Good morning, vultures.
With some graceful hops and a few jumps, 7-year-old Godric and 15-year-old Hedwig practically run down a rocky hill and into the grassy area next to the giraffe pen. The long-neckers placidly observe the giant white birds and continue to crunch their breakfast of elm tree branches.
This pair of African Cape griffon vultures woke up on the right side of their perch this morning, and clearly trust and like their African Rift Valley keeper, Brooke Powell, who beckons them down the hill. It doesn’t hurt that she’s got a container packed with a meat mixture for their breakfast.
Godric and his female buddy, Hedwig, are minus Nesher, a 30-year-old Eurasian griffon vulture who rounds out their little pack at the zoo, but they’re used to it. Nesher is a highly independent sort who likes her alone time. She’s enjoying a private meal with another keeper.
Powell tosses hunks of meat on the ground for the birds, who squabble over who gets what, also known as scuttling.
“In the wild, you’ll see vultures doing that,” Powell said. “They bump into each other and they speed up their metabolism. That’s a perfectly natural behavior.”
Who are these two?
Extroverted Godric loves new visitors or, as he might call them, his new best friends. He’s a curious fellow who loves to learn new enrichment with his keepers or explore a new environment. Hedwig is the “queen bee” of the three vultures and rules the roost. She’s a smarty-pants who also loves to train.
The 9- to 10-pound creatures are bedecked in white feathers, minus their feather-free skulls. They have a thick ring of fluffy feathers around their neck that resembles a fancy, little scarf. Their long necks are a pretty shade of light lavender, and there are two lavender circles lower on their necks that help with thermoregulation, so they can sense where to fly. And their fluffy, feather-covered legs make it look like they’re wearing pantaloons.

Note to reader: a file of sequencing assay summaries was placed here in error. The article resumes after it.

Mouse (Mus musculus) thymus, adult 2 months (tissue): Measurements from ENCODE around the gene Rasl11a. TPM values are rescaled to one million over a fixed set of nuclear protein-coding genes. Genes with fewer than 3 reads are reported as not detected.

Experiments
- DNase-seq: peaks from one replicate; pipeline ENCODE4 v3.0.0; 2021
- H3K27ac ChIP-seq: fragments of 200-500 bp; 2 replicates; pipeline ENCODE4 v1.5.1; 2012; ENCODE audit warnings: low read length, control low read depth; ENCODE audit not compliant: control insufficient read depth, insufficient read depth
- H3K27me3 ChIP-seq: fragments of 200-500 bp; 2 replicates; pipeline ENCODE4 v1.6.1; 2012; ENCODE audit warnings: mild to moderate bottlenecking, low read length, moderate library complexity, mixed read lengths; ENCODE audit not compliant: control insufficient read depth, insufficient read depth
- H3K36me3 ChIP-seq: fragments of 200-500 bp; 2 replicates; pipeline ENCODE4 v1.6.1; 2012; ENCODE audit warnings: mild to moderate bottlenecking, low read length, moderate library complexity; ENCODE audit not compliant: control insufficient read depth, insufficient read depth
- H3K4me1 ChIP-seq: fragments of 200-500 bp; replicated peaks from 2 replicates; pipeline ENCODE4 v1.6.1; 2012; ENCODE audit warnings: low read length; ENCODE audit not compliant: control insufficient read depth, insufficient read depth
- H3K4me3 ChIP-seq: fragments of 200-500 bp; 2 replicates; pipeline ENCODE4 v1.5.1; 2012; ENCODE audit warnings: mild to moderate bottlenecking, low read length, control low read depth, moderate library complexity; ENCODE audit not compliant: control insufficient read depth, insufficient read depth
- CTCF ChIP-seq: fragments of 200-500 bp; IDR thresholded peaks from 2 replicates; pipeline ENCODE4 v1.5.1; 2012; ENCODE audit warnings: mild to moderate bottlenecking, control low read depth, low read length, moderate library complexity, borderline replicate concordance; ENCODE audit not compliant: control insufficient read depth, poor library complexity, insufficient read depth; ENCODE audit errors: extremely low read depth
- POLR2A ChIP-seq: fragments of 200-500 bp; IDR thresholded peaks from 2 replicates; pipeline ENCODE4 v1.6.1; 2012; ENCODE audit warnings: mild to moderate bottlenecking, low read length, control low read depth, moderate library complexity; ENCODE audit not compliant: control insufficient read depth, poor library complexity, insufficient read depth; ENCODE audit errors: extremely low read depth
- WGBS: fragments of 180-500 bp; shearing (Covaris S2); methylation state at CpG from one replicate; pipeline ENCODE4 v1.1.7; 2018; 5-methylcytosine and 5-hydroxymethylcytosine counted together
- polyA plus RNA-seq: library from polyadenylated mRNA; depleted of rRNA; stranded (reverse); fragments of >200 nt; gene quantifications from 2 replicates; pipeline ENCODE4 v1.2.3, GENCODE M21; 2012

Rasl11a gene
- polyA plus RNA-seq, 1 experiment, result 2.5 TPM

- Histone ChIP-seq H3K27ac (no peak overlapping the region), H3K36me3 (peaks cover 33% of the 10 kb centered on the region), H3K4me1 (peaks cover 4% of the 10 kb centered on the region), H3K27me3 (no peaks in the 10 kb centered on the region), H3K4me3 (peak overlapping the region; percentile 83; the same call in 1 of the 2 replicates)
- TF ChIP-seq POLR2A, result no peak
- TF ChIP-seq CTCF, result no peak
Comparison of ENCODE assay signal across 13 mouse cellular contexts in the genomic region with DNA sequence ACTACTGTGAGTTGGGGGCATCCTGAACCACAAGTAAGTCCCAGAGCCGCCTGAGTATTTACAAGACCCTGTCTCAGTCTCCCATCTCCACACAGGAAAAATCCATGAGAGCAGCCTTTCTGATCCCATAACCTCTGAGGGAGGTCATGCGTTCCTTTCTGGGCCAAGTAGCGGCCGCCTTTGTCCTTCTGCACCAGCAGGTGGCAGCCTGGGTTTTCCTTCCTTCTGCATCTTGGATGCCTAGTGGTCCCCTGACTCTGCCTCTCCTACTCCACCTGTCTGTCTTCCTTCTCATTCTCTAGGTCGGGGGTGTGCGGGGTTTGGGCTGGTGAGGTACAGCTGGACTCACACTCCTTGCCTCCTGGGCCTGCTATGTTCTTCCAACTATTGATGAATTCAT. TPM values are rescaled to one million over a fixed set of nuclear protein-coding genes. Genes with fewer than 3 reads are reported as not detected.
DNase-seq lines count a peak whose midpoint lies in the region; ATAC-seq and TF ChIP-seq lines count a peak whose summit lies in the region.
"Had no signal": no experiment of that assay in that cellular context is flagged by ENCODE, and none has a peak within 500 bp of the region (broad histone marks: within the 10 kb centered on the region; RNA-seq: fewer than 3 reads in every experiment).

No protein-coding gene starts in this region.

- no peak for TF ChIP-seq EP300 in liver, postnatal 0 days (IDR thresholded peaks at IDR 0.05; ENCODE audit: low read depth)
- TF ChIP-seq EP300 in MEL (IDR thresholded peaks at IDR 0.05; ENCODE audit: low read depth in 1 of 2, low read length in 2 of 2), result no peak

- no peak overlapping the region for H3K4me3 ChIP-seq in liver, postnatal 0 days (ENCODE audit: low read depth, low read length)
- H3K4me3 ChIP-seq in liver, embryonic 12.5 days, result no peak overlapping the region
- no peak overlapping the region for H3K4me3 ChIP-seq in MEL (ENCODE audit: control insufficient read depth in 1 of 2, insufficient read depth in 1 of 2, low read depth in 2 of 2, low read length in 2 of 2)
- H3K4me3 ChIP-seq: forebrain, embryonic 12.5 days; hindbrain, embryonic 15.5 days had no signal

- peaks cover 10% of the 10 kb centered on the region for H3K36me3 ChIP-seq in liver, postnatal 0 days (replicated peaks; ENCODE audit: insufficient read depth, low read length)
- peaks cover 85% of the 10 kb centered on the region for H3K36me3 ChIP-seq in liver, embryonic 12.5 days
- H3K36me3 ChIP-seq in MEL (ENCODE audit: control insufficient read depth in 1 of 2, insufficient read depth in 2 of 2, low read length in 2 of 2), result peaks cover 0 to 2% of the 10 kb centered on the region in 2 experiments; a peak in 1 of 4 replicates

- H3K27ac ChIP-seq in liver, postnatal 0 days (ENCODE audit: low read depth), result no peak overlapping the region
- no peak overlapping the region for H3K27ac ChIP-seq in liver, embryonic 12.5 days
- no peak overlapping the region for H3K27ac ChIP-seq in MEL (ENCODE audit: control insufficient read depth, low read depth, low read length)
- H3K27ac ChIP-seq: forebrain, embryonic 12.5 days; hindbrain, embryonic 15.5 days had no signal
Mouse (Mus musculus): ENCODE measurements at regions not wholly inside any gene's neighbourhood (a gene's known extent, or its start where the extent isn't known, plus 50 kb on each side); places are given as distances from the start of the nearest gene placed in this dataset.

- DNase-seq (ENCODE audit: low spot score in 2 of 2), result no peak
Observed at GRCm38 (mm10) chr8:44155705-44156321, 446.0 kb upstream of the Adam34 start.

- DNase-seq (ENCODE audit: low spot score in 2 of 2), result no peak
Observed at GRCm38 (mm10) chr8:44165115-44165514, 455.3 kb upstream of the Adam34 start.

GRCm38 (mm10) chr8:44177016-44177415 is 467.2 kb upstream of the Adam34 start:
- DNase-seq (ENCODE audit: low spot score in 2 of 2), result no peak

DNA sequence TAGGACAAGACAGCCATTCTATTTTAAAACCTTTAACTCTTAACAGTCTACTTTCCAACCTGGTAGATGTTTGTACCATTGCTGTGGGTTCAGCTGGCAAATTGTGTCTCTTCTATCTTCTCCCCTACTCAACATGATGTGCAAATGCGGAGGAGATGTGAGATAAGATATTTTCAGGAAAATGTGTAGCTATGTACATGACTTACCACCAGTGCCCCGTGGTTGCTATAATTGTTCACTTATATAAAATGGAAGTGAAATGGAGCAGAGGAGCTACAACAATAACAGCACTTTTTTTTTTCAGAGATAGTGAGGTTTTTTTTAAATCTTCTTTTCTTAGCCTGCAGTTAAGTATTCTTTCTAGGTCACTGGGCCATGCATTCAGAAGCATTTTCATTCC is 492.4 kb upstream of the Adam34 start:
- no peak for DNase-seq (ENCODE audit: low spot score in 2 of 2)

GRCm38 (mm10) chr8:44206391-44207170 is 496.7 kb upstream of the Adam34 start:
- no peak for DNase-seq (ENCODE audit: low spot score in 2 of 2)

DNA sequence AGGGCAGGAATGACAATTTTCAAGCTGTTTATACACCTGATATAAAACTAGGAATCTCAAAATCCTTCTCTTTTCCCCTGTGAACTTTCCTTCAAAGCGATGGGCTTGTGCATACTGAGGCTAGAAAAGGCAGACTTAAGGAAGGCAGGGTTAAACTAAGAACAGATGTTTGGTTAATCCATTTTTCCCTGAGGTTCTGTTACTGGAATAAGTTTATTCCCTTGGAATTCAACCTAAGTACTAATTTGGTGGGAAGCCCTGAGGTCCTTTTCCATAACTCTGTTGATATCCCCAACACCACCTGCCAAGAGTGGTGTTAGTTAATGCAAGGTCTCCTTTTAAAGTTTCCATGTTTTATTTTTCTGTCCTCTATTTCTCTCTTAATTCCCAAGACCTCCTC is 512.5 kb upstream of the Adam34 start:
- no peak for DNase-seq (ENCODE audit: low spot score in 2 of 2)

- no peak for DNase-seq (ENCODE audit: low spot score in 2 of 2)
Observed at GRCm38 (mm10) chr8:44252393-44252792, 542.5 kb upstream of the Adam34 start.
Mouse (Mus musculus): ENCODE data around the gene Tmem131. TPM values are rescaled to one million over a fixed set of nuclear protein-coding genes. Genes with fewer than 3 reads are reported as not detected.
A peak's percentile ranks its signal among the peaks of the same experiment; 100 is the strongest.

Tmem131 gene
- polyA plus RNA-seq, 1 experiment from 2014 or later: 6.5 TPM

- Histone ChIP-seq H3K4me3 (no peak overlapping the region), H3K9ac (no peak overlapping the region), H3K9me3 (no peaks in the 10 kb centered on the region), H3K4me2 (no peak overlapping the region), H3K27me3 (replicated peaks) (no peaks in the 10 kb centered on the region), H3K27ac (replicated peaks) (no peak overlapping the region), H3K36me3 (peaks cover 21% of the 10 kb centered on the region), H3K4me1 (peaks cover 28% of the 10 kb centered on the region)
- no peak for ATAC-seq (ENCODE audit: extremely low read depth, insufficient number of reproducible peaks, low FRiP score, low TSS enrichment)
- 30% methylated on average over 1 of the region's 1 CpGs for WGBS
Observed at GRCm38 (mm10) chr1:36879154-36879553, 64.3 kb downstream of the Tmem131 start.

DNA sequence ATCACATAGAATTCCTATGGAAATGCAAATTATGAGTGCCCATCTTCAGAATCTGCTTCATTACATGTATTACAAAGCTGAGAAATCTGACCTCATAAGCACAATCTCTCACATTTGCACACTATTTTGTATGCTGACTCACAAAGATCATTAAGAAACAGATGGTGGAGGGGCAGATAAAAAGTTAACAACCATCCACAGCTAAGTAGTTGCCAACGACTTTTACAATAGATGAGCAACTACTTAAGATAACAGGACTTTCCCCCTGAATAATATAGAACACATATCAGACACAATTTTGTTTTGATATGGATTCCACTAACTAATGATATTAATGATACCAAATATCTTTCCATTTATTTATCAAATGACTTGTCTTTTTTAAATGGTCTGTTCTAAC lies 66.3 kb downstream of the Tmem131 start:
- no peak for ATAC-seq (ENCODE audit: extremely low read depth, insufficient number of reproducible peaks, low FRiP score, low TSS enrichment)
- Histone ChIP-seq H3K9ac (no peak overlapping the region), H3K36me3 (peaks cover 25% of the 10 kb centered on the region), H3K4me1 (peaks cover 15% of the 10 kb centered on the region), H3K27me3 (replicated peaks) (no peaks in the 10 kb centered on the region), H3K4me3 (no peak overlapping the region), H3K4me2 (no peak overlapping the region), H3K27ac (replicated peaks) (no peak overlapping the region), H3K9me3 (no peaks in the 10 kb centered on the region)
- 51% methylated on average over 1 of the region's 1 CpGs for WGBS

Vultures eat dead things, right?
You bet. In addition to their meat mixture, Godric and Hedwig love a good frozen rat. They also regularly get to pick at parts of a carcass, usually goats, which get donated to the zoo. Fun fact: Vultures can go several days without food. Keepers feed them about three times a week, and on one of those days, they get meat and a rat. “They can eat the equivalent of five hamburgers in 3 minutes,” Powell said.
Vultures help stop the spread of diseases by cleaning up the carcasses of animals. However, in their native home of South Africa, they’ll sometimes eat a carcass that’s been poisoned and, in turn, die from that poison. It’s not because they hone in on poisoned animals, though. It’s due to poachers. When a poacher kills something illegally, such as a giraffe, they could get caught because rangers could track them down after seeing vultures flying over the animal. So the illegal hunters got the bright idea to poison the animals they killed, thus killing the vultures, thus impeding the rangers from finding them.
Sounds like they might be endangered.
Correct again. African Cape griffon vultures are endangered, but a conservation effort is in full throttle in South Africa. Here in the U.S. we have turkey vultures, with black feathers and red heads. They’ve been spotted in Colorado Springs and are not endangered.
A clean vulture is a happy vulture.
Despite their penchant for eating dead stuff, they’re very clean creatures. Their nares, or nostrils, put out a salt secretion that helps clean their beaks. And their heads are bald, which means they don’t have feathers that could harbor bacteria. The birds also love to sun themselves first thing in the morning by spreading out their wings, an impressive 8- to 9-foot wingspan. The UV rays from the sun kill any bacteria on their wings. And vultures love a bath. In the wild, they’re often seen going straight to a water source to clean off after they eat.
Long live the vulture
The birds live 30 to 40 years, in the wild and captivity. And no, Godric and Hedwig aren’t a breeding pair. Godric is still too young and hasn’t shown breeding behavior, though that might come in the next year or two, as vultures become of age around 8 or 9.
Contact the writer: 636-0270